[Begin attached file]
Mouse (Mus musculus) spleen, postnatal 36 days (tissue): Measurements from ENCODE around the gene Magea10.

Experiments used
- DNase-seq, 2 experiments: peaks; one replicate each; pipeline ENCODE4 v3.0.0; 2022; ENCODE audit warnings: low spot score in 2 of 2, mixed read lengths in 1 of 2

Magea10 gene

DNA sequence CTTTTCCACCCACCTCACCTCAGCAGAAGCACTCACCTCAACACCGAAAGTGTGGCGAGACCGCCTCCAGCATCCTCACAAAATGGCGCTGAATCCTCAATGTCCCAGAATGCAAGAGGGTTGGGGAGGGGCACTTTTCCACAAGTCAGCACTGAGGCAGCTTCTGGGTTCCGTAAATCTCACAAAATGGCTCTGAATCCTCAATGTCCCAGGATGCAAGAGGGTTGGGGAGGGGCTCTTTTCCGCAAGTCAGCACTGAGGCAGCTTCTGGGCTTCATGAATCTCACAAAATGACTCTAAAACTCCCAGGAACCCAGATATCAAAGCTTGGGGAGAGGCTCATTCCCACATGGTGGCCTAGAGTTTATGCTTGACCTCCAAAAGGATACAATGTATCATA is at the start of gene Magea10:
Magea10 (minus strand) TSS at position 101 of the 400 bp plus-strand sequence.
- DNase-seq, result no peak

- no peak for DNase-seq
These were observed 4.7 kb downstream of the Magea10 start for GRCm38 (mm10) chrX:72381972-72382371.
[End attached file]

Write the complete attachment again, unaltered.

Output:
Mouse (Mus musculus) spleen, postnatal 36 days (tissue): Measurements from ENCODE around the gene Magea10.

Experiments used
- DNase-seq, 2 experiments: peaks; one replicate each; pipeline ENCODE4 v3.0.0; 2022; ENCODE audit warnings: low spot score in 2 of 2, mixed read lengths in 1 of 2

Magea10 gene

DNA sequence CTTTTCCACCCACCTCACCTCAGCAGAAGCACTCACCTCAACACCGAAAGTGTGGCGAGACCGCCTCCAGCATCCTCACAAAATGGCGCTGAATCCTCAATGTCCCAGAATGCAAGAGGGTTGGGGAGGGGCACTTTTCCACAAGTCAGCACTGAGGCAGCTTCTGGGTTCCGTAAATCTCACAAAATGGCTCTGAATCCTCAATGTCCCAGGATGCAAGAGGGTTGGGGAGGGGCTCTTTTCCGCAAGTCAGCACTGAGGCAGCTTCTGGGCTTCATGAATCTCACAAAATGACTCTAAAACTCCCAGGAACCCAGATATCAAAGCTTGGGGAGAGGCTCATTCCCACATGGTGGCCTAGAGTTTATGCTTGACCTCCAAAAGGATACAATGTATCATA is at the start of gene Magea10:
Magea10 (minus strand) TSS at position 101 of the 400 bp plus-strand sequence.
- DNase-seq, result no peak

- no peak for DNase-seq
These were observed 4.7 kb downstream of the Magea10 start for GRCm38 (mm10) chrX:72381972-72382371.